At the same time, his recording entitled Vocalises, which we talked about when I interviewed him, (read interview of Brian Asawa), is little more than a self-indulgent curiosity, his strengths in the baroque repertoire remaining totally alien to the late Romantic style of Fauré, Medtner, Villa-Lobos and Rachmaninoff, further disfigured by the soupy arrangements for orchestra by Jonathan Tunick. The gimmick is one wordless vocalise by each of the composers (for Fauré, the Pavane) and some songs, but to little artistic purpose.

The third countertenor, David Daniels, has come up with an absolute winner in his disc of Handel arias, rivalling Asawa's performance in Serse for stylistic and technical authority. Listen to the way he can toss off the virtuoso coloratura of arias written for the leading castrati, and also sustain the cantabile line of "Cara sposa" from Rinaldo or "Scherza infida" from Ariodante. The disc of Scarlatti Cantatas (I have not heard Volume I) is equally impressive if not entirely as memorable, perhaps because Daniels does not quite succeed in finding the individual mood of each of these pieces.

A fourth countertenor, of a slightly earlier generation, Gérard Lesne, is heard to advantage in a disc of French cantatas that are more or less contemporary with Handel's production in that genre. Lesne is stylistically convincing though the works are far less overtly dramatic than the three Handel pieces chosen by Véronique Gens for her latest disc. While Gens may not evoke the visceral reaction of a Janet Baker, she is nonetheless at home in this repertoire, though it is clear that a live audience inspires her far more than the recording studio if the performance she gave of "Lucrezia" in concert two years ago is any indication. It is nonetheless a welcome addition to the library as "Agrippina" has been recorded only once previously.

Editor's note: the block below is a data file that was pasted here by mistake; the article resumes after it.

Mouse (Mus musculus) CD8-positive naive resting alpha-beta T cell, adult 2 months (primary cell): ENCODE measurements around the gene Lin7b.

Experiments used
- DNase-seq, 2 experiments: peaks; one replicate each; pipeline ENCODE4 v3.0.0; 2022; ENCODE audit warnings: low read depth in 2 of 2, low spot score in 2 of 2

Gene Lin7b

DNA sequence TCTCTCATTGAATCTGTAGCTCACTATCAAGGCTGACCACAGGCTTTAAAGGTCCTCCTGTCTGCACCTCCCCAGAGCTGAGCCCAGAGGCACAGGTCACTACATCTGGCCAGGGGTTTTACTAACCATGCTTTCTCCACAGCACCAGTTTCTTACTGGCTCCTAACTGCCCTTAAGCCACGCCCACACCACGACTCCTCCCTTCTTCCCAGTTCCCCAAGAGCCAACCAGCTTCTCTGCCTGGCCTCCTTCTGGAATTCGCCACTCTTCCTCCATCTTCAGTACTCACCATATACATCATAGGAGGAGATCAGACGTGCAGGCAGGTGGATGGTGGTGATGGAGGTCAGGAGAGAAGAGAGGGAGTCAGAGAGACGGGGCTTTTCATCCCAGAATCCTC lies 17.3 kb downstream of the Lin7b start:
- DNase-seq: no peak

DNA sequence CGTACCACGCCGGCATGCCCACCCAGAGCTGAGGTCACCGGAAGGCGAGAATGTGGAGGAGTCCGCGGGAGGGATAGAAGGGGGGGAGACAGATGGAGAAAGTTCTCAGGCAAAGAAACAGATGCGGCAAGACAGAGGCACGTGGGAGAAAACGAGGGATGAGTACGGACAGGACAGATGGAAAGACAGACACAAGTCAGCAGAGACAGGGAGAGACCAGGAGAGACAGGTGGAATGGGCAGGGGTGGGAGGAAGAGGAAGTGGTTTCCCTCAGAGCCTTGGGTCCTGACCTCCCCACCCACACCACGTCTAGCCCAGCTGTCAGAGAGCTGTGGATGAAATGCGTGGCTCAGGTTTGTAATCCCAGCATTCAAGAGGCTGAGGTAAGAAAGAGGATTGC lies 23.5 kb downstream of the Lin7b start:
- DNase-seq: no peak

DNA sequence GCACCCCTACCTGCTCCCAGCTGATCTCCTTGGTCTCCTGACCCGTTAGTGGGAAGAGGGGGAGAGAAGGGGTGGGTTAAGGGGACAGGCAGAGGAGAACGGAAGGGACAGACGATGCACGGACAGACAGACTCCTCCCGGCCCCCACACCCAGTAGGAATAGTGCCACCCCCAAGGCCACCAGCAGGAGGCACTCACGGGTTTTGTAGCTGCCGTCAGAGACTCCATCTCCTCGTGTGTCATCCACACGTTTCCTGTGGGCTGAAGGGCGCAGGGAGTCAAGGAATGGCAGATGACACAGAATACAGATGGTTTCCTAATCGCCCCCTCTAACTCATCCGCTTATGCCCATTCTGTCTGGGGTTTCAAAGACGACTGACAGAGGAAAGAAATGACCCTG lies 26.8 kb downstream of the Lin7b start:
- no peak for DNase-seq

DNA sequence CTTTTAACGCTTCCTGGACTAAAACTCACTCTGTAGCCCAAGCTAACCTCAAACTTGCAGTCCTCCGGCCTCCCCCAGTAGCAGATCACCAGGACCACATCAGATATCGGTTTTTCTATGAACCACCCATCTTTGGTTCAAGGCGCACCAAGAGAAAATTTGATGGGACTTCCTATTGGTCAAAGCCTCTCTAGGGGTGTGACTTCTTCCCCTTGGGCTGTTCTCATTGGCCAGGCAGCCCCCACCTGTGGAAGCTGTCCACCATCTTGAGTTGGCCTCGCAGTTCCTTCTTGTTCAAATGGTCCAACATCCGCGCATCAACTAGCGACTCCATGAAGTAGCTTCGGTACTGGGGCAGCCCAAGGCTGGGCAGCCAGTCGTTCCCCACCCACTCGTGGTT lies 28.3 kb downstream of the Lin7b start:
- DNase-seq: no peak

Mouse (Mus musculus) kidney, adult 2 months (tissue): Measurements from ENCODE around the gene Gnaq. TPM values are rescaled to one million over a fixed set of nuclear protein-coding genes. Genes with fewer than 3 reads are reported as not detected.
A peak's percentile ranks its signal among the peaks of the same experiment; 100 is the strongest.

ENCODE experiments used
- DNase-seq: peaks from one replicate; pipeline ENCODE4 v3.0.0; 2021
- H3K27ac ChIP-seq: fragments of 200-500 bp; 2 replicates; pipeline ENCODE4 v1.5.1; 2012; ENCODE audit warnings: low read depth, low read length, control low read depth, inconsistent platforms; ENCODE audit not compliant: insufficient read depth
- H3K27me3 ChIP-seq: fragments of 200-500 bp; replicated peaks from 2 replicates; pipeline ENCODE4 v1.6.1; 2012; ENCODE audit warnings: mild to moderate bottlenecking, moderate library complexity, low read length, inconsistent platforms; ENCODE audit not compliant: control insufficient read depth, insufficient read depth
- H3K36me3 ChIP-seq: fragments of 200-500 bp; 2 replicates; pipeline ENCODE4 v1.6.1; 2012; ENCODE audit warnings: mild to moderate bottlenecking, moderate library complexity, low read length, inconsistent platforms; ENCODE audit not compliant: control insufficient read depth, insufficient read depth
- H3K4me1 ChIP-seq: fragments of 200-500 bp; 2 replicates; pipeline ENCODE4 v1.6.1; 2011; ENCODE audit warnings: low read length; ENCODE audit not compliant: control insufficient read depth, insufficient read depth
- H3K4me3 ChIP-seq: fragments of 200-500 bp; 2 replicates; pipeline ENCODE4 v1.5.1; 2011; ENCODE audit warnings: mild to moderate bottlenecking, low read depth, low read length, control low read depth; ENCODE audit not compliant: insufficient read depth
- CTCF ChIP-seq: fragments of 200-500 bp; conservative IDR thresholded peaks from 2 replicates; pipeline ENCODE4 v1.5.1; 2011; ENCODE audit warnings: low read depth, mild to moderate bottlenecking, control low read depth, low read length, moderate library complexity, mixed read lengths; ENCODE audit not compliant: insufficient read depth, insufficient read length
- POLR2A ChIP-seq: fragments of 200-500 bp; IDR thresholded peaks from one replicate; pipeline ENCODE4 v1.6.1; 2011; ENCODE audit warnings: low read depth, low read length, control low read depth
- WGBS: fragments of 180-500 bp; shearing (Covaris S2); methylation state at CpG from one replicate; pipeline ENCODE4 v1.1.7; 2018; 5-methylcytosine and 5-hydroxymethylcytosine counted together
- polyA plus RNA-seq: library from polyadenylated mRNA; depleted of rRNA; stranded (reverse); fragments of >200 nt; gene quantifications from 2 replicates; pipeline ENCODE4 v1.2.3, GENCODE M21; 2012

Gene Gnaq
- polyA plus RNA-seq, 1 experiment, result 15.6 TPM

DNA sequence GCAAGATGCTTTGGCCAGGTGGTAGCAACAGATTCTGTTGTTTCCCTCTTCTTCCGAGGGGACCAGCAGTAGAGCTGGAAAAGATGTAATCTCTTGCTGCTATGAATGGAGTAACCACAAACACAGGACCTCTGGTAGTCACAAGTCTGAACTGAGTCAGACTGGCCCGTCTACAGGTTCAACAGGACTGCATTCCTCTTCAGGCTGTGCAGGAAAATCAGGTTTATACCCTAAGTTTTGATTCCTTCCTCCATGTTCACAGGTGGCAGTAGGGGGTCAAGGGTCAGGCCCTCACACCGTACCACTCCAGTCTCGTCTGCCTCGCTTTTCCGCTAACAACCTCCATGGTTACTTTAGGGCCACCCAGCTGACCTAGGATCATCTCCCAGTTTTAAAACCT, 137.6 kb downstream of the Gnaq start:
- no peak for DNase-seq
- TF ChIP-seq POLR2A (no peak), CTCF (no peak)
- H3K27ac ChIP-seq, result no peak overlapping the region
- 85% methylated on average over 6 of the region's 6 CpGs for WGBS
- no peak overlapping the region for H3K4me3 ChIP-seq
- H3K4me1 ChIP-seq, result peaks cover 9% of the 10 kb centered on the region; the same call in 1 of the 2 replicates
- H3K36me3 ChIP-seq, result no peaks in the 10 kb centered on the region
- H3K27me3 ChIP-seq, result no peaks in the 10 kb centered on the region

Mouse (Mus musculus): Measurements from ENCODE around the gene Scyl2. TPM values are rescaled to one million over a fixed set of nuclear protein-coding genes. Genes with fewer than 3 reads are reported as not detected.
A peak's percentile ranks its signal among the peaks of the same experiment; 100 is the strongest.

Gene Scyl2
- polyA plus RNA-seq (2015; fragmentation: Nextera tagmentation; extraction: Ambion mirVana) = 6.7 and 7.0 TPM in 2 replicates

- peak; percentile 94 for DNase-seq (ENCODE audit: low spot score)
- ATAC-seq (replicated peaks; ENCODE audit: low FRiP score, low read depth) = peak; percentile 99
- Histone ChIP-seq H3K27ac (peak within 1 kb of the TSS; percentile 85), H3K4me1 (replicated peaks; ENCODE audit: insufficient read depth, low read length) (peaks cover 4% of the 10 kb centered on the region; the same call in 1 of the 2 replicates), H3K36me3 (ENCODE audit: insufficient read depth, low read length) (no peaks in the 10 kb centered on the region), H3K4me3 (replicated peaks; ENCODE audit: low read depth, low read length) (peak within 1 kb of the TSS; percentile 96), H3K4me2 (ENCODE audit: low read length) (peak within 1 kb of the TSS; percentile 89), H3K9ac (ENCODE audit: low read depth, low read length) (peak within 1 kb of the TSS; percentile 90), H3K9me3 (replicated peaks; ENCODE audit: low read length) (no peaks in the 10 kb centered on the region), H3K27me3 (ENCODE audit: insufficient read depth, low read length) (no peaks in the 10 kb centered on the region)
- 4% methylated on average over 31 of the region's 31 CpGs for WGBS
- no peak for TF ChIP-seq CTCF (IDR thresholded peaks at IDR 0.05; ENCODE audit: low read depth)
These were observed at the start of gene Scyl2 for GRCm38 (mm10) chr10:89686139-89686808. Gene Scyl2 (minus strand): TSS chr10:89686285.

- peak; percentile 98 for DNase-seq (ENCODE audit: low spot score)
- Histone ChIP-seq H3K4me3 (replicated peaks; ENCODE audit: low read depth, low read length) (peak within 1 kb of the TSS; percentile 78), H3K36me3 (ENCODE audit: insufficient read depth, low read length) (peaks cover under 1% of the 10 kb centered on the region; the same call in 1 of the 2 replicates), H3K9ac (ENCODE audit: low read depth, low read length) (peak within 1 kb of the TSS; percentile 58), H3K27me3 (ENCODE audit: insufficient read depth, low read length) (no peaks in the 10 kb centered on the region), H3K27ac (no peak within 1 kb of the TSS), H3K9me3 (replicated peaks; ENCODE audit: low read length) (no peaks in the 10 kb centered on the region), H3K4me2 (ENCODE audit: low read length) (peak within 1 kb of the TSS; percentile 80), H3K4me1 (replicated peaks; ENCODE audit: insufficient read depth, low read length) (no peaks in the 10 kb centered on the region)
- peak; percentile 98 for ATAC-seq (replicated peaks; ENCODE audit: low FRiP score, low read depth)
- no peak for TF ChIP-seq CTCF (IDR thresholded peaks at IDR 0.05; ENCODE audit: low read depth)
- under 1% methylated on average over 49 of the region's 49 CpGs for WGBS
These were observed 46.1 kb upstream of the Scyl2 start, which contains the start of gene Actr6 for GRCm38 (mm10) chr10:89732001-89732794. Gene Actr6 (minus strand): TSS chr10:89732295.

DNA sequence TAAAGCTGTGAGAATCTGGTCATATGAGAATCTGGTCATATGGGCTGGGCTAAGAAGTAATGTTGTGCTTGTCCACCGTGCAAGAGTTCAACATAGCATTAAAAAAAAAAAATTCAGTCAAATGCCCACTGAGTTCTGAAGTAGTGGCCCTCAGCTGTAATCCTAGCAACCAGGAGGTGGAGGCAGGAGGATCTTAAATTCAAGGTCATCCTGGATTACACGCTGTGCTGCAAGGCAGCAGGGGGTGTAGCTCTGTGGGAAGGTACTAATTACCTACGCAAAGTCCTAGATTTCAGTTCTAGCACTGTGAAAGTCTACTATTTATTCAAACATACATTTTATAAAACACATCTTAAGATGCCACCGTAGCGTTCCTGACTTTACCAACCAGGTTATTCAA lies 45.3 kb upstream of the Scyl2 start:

William Christie's third Charpentier disc is the least successful of the three, perhaps because there is only one substantial work and lots of short pieces that do not hang together. In total disrespect of performers and listeners, there is no indication in the accompanying booklet of who sings what, which is unfortunate as the singers are all enthusiastic and committed.

Unfortunately, the Naxos recording of Athalia misses fire, with a four-square beat that reduces the work to a sluggish monotony. Aside from the always exceptional Barbara Schlick, the English of the other singers is heavily accented, with a bleating tenor as Mathan and a hooting alto as Joad to boot. The semi-staccato approach taken by the chorus may facilitate comprehension of the text but does not really work musically.